On Thanksgiving morning, when you walk into my grandma’s kitchen, there will be a casserole dish filled with mounds of dough swimming in melted butter. My uncle Austin will have made these rolls and will be waiting to pop them in the oven so they’ll be warm for dinner.
My uncle has been on Thanksgiving roll duty for as long as I can remember. Though the rolls, which are known as “casserolls,” started appearing on my family’s table when my mom discovered the recipe in one of her natural-living books she loved in the 1970s, a slim collection called Recipes for a Small Planet.
This book was an early exploration of healthy foods. While today, limiting sugar, choosing organic, and using whole grains are standard dietary choices, in the 1970s it was considered odd. As a child, all I wanted was white bread, sugary cereals, and if I had to drink milk, at least make it chocolate. Instead, my mom served me whole wheat bread, a high-fiber cereal called Uncle Sam, and the only ingredient going into my milk was carob.
That said, these rolls that she baked, despite their provenance from a book that also included recipes for carob loaf, yogurt pie, and soybean stew, were tender, sweet, and buttery, much like any other roll you’d get. Sure, they were light brown from whole wheat flour, but they didn’t have a gritty, cardboard texture I typically associated with that style of bread.
It wasn’t until I asked for the recipe a few years ago that I learned why they are so good. These rolls are made with whole milk, honey (or brown sugar, as my uncle now does), and butter, along with flour and yeast. While not quite as rich as a brioche loaf, they are still full of elements that guarantee the bread will be tender and sweet. Butter and honey always yield an outstanding bread.
While the recipe gained its 1970s fame from the Recipes for a Small Planet book, it was not a creation of the author but instead one that had been floating around for over 20 years. Its exact origin is unknown, but other recipes with both the name and similar ingredients began appearing in the 1950s. At that time, the sweetener was molasses.
When it was revived in the 1960s, margarine replaced butter. The version my mom started making took the basic recipe and changed the sweetener for honey and brought back the butter.
Besides the common ingredients of dairy and sweetener, the method of stirring the dough instead of kneading it is also unique to any recipe using the name “casserolls.” The loose dough runs together and it’s turns into a pull-apart flat bread like focaccia, rather than a round roll. Despite its rustic form, its buttery, craggy, and airy nature is perfect for sopping up gravy and cranberry sauce. It makes a fine vehicle for leftover turkey, too.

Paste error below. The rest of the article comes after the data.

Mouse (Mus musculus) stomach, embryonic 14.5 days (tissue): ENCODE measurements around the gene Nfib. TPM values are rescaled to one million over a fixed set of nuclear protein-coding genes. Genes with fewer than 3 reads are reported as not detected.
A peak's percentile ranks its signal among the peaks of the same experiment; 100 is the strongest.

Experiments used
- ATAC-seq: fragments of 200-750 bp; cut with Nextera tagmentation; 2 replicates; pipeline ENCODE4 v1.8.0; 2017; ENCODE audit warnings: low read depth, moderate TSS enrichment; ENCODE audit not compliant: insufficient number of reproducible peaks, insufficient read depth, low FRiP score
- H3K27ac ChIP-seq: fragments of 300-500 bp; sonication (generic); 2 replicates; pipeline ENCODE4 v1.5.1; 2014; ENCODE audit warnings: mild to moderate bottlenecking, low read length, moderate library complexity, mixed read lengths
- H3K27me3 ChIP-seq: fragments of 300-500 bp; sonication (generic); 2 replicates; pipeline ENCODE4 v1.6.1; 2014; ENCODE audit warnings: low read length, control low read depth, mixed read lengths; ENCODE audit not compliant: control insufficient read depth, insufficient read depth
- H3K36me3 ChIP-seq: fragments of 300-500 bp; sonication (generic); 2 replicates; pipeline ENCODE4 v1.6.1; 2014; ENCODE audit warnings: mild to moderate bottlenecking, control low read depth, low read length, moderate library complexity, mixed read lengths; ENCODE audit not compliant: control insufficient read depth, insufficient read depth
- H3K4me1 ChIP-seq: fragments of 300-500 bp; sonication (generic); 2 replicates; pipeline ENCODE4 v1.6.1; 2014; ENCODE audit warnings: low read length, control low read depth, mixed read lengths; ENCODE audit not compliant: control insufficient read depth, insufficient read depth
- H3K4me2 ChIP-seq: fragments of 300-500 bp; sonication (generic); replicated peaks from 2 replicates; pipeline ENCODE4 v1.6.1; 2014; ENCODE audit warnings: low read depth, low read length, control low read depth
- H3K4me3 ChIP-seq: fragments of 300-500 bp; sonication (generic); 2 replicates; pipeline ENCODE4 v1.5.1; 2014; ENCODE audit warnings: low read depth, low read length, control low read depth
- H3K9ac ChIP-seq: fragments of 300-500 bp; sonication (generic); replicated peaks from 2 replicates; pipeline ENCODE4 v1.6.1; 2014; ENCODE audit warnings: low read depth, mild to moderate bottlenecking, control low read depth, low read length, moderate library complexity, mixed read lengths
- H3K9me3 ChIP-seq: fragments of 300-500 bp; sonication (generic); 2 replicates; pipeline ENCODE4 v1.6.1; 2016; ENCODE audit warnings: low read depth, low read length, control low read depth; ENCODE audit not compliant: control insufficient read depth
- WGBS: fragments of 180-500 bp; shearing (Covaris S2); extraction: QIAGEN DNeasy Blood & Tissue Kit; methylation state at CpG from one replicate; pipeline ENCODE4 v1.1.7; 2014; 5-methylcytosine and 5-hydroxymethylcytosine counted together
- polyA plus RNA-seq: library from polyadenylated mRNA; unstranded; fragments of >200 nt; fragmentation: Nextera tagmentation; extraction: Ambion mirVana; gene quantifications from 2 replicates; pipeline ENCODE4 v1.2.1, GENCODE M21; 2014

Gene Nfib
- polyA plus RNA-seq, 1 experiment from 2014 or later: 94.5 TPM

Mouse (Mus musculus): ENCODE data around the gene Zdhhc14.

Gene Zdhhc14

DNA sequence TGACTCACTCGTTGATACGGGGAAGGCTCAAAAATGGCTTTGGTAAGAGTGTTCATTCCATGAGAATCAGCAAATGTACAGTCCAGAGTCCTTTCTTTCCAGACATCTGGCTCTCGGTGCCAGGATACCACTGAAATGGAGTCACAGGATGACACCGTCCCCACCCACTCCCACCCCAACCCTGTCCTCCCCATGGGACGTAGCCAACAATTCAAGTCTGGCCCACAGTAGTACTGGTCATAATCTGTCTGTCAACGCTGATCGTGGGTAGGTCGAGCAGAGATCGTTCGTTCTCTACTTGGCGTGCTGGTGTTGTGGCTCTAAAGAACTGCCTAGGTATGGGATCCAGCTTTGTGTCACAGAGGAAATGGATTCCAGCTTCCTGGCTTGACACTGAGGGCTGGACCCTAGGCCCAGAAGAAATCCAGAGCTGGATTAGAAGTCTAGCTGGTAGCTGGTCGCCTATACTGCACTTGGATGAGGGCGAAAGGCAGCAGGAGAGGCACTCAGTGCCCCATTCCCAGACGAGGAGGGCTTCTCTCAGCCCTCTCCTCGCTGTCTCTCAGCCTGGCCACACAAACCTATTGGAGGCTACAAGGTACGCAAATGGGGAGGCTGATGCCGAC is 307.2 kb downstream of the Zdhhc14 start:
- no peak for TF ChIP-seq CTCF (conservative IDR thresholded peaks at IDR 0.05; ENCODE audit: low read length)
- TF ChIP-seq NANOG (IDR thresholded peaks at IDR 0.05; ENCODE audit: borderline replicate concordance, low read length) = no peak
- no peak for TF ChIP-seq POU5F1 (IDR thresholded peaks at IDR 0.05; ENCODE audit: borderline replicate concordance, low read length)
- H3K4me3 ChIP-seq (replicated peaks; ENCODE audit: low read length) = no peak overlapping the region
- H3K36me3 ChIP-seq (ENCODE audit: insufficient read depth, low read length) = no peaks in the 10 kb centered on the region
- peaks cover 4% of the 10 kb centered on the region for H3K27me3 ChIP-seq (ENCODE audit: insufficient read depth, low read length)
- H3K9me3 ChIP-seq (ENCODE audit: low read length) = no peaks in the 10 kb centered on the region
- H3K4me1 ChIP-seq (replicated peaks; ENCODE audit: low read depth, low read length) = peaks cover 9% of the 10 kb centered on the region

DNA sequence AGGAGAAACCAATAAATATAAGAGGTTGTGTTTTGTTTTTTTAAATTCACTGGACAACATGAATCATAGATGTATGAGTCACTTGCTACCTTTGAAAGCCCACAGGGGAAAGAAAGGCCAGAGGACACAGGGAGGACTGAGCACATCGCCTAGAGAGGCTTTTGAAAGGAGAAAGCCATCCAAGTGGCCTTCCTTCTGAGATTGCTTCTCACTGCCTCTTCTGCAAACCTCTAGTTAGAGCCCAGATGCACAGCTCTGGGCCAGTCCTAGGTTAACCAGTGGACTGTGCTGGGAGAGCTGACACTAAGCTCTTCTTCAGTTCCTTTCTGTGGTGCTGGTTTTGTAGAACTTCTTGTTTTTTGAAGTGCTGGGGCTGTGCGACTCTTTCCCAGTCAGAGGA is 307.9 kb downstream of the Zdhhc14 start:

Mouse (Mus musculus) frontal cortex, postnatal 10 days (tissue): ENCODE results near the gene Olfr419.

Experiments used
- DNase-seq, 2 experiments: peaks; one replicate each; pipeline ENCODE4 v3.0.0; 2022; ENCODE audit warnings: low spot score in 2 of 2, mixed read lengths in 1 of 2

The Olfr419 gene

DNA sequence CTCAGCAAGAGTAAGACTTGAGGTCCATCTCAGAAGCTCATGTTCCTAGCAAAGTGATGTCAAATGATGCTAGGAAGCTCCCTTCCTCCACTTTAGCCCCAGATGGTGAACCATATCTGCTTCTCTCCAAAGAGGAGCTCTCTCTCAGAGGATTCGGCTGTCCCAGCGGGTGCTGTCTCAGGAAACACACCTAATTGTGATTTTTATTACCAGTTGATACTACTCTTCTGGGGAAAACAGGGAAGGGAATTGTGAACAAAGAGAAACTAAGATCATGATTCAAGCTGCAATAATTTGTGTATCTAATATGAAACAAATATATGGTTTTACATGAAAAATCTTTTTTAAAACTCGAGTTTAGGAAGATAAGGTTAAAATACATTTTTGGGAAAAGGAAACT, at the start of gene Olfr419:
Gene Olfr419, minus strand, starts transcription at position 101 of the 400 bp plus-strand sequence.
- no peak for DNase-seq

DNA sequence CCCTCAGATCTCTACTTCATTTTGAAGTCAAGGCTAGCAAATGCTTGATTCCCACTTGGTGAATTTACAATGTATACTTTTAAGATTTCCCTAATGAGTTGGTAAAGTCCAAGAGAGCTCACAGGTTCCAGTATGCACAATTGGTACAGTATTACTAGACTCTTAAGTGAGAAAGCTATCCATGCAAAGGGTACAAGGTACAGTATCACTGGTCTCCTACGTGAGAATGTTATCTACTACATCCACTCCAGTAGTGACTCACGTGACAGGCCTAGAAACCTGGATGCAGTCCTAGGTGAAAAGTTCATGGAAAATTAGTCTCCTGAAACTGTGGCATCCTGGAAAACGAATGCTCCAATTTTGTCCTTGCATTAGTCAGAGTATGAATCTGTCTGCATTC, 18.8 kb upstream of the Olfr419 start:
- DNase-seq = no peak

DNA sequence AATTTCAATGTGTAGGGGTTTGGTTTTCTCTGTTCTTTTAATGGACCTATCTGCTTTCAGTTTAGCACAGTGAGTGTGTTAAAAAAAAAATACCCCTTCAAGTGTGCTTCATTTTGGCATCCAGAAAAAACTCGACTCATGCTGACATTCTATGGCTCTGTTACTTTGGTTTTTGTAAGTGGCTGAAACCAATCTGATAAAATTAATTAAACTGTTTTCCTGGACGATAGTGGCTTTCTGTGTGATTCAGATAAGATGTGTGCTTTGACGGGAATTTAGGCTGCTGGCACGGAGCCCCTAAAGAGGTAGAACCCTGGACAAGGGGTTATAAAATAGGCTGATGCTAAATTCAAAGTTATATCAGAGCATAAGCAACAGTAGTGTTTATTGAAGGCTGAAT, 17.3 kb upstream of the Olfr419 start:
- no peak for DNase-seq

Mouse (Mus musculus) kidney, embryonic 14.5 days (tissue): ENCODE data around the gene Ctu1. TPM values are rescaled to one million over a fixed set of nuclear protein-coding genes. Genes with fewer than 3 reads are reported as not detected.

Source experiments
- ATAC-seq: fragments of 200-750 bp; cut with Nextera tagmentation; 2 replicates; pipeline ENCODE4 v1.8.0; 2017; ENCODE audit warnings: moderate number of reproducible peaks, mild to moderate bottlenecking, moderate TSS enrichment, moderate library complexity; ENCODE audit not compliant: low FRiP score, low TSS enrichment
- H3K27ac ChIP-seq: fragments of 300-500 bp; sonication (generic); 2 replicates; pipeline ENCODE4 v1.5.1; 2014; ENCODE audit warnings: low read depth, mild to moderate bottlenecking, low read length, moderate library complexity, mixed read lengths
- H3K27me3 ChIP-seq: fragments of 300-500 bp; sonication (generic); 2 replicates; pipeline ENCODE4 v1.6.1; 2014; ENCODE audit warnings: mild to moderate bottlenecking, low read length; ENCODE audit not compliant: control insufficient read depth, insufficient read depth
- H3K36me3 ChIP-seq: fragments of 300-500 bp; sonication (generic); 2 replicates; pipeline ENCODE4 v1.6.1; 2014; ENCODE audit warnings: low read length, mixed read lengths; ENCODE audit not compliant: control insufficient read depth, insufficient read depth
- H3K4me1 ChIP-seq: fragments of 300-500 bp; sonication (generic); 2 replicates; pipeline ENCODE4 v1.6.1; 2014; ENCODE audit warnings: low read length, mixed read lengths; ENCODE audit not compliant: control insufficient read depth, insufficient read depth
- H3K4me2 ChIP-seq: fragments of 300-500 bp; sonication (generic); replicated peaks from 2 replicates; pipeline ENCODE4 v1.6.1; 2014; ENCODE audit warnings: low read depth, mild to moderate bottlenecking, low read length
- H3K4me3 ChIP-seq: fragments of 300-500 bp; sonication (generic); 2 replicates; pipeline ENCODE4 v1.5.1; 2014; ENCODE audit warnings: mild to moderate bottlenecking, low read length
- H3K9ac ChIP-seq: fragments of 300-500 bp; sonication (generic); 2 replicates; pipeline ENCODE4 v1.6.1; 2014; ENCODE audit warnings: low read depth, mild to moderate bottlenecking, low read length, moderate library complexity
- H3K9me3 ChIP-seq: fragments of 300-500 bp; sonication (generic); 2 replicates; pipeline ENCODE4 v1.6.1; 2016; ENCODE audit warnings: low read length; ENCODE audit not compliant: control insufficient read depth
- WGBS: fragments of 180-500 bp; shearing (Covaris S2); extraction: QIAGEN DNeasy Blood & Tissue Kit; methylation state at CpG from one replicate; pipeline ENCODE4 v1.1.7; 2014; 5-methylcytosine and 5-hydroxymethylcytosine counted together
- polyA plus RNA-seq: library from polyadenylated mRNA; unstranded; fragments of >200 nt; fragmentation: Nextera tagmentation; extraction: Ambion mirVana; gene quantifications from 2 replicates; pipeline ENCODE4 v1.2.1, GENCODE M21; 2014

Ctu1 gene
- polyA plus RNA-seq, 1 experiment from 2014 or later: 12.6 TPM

Here is the recipe my mom made with plenty of butter, milk, and honey. If you wish to follow my uncle’s lead, you can use brown sugar instead. The honey wheat rolls are simple to prepare and bake quickly. And whether you serve them on a holiday or for a weeknight dinner, all will appreciate a hot buttery roll.
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Honey wheat casserolls
- 1 cup whole milk
- 4 tablespoons unsalted butter, plus more for serving
- 1 tablespoon honey
- 1 teaspoon kosher salt
- 2 ½ teaspoons (1 packet) yeast
- 1 cup all-purpose flour
- ½ cup whole wheat flour
Add the milk, 1 tablespoon of the butter, the honey, and the salt to a large (4 quart) pot. Heat on medium-low until the butter has melted and the mixture is warm, about 2-3 minutes. Turn off the heat.
After 10 minutes, stir into the pot the yeast, the all-purpose flour, and the whole wheat flour. Stir 50 strokes or until an elastic, wet, and smooth dough is formed. It will look more like pancake batter than traditional bread dough as it's so wet, but this is how it's supposed to be! Resist the urge to add more flour as its wet nature is what yields the craggy, airy texture.
Cover the pot and allow the dough to rest for 30 minutes or until doubled in size.
Melt the remaining 3 tablespoons butter, then pour half the melted butter into a 10-inch cast-iron skillet or a 9-inch baking pan.
Stir down the risen dough, then drop tablespoons of it into the greased skillet or pan. The dough will be sticky and the mounds of dough will meld together, but it's okay! This is the nature of the dough.
Pour evenly over the dough the remaining melted butter. Cover and let rise for 1 hour. (More than likely, the dough will run together. Again, do not be concerned as this is just part of the rolls’ rustic charm!)
Heat the oven to 400°F. Bake uncovered for 25-30 minutes or until brown. Serve warm with butter.